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SQL GROUP BY Clause

In this tutorial you will learn how to group rows based on column values.

Grouping Rows

The GROUP BY clause is used in conjunction with the SELECT statement and aggregate functions to group rows together by common column values

To understand this easily, let's look at the following employees and departments tables.

+--------+--------------+------------+---------+
| emp_id | emp_name     | hire_date  | dept_id |
+--------+--------------+------------+---------+
|      1 | Ethan Hunt   | 2001-05-01 |       4 |
|      2 | Tony Montana | 2002-07-15 |       1 |
|      3 | Sarah Connor | 2005-10-18 |       5 |
|      4 | Rick Deckard | 2007-01-03 |       3 |
|      5 | Martin Blank | 2008-06-24 |    NULL |
+--------+--------------+------------+---------+
+---------+------------------+
| dept_id | dept_name        |
+---------+------------------+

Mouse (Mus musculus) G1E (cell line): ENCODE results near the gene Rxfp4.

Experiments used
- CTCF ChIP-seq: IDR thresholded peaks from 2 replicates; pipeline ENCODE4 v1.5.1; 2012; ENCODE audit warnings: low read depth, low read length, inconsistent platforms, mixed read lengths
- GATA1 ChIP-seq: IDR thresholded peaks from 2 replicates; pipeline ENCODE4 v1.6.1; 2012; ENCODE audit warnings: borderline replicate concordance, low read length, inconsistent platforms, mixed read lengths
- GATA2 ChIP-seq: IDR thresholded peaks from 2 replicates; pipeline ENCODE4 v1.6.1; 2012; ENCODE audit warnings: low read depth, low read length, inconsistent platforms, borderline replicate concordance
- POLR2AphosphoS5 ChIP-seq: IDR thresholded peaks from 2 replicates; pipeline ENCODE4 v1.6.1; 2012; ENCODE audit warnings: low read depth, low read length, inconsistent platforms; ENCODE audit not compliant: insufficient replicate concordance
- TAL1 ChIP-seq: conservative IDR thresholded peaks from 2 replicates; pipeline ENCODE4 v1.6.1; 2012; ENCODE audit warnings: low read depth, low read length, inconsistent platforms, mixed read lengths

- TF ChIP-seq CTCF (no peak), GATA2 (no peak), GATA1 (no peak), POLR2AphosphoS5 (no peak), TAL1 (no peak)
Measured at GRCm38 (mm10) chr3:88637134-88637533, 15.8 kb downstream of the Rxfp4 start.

|       1 | Administration   |
|       2 | Customer Service |
|       3 | Finance          |
|       4 | Human Resources  |
|       5 | Sales            |
+---------+------------------+
Table: employees Table: departments

Now, let's say instead of finding just name of the employees and their departments, you want to find out the total number of employees in every departments.

In case of small tables you can simply apply the left join and count the number of employees, but suppose if a table contains thousands of employees then it wouldn't be so easy.

In this situation you can use the GROUP BY clause with the SELECT statement, like this:

  • SELECT t1.dept_name, count(t2.emp_id) AS total_employees
  • FROM departments AS t1 LEFT JOIN employees AS t2
  • ON t1.dept_id = t2.dept_id
  • GROUP BY t1.dept_name;

If you execute the above statement, you'll get the output something like this:

+-------------------+-----------------+
| dept_name         | total_employees |
+-------------------+-----------------+
| Administration    |               1 |
| Customer Service  |               0 |
| Finance           |               1 |
| Human Resources   |               1 |
| Sales             |               1 |
+-------------------+-----------------+

In the next chapter you'll learn how to specify a search condition for a group or an aggregate using the HAVING clause with the GROUP BY clause.

Note: The GROUP BY clause must appear after the FROM and WHERE clauses, and before the ORDER BY in a SELECT statement.

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